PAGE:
6. ReviewTHE ALICE NETWORK: The story of a spy, by Kate Quinn, reviewed by Matthew Jackson – “Historical fiction is all about blending the original with the familiar, about those delicate new stitches woven into the tapestry. The best practitioners of this often subtle art can sew those new threads without ever breaking the pattern, until the new and the old, the real and the fictional, are one and the same. With her latest novel, Kate Quinn announces herself as one of the best artists of the genre.” Book Page
  7. Essay: Has Ann Quin’s time come at last? by Jonathan Coe – “The experimental writer, who committed suicide aged 37, was disregarded in her lifetime. But her strange staccato style now seems quite in vogue.” The Spectator
  8. ReviewThe Forgetting Tree: A Rememory, by Rae Paris, Reviewed by Bruce Jacobs – avored with both vulnerable hesitation and uncompromising resolution, poet and essayist Rae Paris’s debut, The Forgetting Tree, is the memoir of a young black woman’s search to understand her personal and racial past. In a journey of backwards migration, Paris leaves her past in the Los Angeles streets south of Compton on a road trip into her family’s roots in New Orleans. From there she crisscrosses the South to uncover the raw truth of slavery, segregation and racism at former plantations, cemeteries, Klan meeting houses, civil rights battlegrounds, lynching trees and graves of both famous and unnamed black ancestors.”  Shelf Awareness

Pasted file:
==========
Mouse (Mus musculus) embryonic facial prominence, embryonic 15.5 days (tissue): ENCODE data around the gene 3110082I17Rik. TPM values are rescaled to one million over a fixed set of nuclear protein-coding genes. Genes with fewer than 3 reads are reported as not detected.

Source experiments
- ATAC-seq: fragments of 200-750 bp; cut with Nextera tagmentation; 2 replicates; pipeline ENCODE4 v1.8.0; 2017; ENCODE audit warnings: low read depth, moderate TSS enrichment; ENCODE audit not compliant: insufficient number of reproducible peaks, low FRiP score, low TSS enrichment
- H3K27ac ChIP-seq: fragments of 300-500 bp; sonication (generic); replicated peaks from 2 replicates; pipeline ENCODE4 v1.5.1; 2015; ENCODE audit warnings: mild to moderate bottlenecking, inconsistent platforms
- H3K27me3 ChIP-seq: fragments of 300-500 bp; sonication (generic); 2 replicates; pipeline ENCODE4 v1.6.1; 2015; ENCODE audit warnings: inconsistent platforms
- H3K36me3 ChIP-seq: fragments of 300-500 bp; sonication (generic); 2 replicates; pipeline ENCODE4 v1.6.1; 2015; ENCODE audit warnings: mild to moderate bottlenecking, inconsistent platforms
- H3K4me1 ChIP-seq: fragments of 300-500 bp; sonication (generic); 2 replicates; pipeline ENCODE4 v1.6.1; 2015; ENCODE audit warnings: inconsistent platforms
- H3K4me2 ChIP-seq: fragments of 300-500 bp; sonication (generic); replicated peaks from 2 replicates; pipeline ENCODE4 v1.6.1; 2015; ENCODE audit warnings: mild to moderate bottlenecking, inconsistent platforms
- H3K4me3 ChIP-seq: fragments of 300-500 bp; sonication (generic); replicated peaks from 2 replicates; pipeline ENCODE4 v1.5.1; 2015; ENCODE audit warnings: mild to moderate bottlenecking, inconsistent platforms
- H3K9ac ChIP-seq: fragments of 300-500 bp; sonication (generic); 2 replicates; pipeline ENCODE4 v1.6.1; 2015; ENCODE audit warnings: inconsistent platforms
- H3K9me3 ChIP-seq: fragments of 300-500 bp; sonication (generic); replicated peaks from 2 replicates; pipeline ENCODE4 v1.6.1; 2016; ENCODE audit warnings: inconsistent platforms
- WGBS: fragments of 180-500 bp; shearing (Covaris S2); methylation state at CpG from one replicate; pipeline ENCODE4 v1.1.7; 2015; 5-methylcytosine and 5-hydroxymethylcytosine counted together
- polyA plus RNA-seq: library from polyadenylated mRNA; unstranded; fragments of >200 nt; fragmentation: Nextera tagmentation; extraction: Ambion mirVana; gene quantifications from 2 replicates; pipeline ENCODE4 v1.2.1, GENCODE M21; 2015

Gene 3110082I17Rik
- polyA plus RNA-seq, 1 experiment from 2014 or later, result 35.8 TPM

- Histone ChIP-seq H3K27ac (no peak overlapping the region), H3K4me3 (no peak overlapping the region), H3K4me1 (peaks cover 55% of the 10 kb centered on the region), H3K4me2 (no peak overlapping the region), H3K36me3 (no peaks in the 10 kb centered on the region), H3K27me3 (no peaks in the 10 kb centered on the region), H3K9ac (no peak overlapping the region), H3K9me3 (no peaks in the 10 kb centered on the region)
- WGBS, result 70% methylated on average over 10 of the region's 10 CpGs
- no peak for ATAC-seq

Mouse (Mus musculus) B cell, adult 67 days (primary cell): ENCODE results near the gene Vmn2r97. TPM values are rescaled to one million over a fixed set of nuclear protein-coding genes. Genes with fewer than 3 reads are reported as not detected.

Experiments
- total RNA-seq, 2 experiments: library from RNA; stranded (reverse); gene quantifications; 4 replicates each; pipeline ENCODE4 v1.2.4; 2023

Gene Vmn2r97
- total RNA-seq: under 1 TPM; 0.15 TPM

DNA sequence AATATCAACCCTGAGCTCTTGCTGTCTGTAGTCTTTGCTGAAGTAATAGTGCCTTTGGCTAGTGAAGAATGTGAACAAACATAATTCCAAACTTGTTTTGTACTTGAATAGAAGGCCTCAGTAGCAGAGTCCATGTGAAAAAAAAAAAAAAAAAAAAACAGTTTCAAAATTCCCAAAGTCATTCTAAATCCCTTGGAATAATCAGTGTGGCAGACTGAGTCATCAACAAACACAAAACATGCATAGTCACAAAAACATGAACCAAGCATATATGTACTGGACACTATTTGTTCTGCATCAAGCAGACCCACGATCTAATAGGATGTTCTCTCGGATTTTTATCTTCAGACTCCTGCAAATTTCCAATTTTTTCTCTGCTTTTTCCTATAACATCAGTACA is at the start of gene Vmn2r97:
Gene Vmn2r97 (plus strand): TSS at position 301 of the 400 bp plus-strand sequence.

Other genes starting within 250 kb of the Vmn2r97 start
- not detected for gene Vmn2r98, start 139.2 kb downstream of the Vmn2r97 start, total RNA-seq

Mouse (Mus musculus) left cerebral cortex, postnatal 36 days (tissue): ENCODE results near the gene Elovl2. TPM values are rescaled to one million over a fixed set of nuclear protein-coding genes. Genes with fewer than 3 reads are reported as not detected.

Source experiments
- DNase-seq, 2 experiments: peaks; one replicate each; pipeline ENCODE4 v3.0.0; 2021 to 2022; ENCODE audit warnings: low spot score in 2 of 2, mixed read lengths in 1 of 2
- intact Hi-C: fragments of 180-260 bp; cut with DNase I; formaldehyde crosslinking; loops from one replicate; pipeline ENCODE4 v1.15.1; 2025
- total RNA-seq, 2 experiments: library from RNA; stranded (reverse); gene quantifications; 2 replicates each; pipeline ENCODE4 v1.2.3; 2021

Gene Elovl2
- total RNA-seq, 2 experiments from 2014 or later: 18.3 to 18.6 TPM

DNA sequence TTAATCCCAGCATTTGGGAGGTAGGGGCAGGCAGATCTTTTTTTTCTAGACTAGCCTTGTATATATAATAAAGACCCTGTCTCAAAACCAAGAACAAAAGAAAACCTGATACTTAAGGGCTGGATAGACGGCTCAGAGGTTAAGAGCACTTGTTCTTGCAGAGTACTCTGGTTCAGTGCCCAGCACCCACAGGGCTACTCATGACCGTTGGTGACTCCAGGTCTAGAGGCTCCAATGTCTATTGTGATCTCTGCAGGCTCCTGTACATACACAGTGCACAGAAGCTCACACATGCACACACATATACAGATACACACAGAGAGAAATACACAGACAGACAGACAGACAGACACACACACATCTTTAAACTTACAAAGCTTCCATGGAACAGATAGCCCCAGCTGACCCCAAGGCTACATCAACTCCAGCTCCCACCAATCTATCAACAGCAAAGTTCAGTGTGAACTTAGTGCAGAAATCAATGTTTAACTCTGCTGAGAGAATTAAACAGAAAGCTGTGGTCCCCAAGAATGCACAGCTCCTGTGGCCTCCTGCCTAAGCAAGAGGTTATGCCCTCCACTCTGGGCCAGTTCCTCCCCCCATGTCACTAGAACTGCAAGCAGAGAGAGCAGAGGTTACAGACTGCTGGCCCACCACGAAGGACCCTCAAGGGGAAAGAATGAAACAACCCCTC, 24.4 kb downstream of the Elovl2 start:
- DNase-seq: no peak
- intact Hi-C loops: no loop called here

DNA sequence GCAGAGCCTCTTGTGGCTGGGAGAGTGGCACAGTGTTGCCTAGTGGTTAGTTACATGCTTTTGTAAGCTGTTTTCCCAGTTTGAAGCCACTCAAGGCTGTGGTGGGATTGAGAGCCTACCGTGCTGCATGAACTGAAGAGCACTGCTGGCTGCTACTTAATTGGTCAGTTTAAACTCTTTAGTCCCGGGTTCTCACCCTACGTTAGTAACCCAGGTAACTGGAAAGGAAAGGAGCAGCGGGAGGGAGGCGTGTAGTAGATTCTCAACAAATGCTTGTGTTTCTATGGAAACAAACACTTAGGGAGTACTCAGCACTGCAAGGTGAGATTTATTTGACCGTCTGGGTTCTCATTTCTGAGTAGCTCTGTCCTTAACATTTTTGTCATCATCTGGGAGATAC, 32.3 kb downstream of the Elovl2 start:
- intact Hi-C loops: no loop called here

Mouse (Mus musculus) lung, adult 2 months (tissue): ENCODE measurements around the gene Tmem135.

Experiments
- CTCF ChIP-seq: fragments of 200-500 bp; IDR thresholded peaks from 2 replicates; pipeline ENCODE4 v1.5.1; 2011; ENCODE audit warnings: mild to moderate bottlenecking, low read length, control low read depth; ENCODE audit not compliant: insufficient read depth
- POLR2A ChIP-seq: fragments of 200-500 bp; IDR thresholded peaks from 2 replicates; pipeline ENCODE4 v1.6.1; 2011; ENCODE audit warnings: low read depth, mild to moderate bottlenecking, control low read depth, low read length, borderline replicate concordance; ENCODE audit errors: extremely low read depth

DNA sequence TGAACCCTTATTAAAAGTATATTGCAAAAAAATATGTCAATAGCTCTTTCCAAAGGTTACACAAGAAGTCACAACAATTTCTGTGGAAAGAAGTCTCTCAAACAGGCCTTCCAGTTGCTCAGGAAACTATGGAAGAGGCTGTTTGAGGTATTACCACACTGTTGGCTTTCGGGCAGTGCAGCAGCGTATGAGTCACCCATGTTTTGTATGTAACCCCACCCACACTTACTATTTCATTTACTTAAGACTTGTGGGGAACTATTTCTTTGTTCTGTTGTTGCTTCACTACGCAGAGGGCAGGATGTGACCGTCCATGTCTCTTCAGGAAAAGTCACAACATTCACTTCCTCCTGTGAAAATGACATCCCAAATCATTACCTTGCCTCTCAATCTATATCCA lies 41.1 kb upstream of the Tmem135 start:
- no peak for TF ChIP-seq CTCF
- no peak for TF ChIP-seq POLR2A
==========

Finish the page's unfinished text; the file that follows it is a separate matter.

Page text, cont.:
Book Bits is compiled randomly by author Malcolm R. Campbell